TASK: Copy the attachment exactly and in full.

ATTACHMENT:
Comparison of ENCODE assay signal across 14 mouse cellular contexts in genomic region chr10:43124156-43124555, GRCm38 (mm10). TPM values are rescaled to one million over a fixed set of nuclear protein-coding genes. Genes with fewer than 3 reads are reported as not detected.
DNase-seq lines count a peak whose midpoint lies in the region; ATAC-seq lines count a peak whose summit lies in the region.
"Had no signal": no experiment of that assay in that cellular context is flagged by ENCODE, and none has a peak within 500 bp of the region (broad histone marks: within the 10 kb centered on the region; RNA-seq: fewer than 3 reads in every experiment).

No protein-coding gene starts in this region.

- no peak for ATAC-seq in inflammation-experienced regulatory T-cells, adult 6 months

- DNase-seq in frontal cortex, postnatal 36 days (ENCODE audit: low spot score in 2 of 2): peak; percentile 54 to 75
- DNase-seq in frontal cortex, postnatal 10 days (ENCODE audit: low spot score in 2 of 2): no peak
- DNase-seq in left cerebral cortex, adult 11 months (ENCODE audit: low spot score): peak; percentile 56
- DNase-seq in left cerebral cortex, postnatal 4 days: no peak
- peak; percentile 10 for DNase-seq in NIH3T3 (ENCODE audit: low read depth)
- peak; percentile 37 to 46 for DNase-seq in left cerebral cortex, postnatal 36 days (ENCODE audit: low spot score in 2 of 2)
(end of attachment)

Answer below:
Comparison of ENCODE assay signal across 14 mouse cellular contexts in genomic region chr10:43124156-43124555, GRCm38 (mm10). TPM values are rescaled to one million over a fixed set of nuclear protein-coding genes. Genes with fewer than 3 reads are reported as not detected.
DNase-seq lines count a peak whose midpoint lies in the region; ATAC-seq lines count a peak whose summit lies in the region.
"Had no signal": no experiment of that assay in that cellular context is flagged by ENCODE, and none has a peak within 500 bp of the region (broad histone marks: within the 10 kb centered on the region; RNA-seq: fewer than 3 reads in every experiment).

No protein-coding gene starts in this region.

- no peak for ATAC-seq in inflammation-experienced regulatory T-cells, adult 6 months

- DNase-seq in frontal cortex, postnatal 36 days (ENCODE audit: low spot score in 2 of 2): peak; percentile 54 to 75
- DNase-seq in frontal cortex, postnatal 10 days (ENCODE audit: low spot score in 2 of 2): no peak
- DNase-seq in left cerebral cortex, adult 11 months (ENCODE audit: low spot score): peak; percentile 56
- DNase-seq in left cerebral cortex, postnatal 4 days: no peak
- peak; percentile 10 for DNase-seq in NIH3T3 (ENCODE audit: low read depth)
- peak; percentile 37 to 46 for DNase-seq in left cerebral cortex, postnatal 36 days (ENCODE audit: low spot score in 2 of 2)